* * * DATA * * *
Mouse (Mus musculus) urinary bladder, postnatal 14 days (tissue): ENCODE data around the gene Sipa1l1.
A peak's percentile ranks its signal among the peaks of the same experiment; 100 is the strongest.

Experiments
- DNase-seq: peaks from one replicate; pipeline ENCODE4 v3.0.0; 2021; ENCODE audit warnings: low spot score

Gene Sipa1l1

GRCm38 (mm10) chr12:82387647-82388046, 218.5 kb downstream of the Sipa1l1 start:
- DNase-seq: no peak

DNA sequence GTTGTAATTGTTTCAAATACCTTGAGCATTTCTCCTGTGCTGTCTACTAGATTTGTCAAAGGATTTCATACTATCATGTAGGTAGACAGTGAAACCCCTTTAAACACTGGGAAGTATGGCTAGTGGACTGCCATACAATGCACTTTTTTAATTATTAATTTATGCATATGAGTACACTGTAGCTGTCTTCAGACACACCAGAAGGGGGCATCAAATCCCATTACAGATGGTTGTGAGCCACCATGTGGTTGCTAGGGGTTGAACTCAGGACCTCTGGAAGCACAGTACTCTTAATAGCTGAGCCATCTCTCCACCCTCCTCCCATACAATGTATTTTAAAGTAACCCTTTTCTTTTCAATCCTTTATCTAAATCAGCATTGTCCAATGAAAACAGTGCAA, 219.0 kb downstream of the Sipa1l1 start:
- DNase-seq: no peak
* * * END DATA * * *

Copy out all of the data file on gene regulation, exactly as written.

Mouse (Mus musculus) urinary bladder, postnatal 14 days (tissue): ENCODE data around the gene Sipa1l1.
A peak's percentile ranks its signal among the peaks of the same experiment; 100 is the strongest.

Experiments
- DNase-seq: peaks from one replicate; pipeline ENCODE4 v3.0.0; 2021; ENCODE audit warnings: low spot score

Gene Sipa1l1

GRCm38 (mm10) chr12:82387647-82388046, 218.5 kb downstream of the Sipa1l1 start:
- DNase-seq: no peak

DNA sequence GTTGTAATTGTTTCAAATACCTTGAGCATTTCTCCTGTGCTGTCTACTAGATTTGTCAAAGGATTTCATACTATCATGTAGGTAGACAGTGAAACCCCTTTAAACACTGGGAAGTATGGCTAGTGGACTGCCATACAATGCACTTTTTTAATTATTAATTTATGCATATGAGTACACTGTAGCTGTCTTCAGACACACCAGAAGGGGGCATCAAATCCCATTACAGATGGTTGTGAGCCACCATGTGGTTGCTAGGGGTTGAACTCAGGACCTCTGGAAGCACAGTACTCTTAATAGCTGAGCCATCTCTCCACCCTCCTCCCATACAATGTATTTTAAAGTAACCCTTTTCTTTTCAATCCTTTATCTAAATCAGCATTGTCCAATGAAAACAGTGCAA, 219.0 kb downstream of the Sipa1l1 start:
- DNase-seq: no peak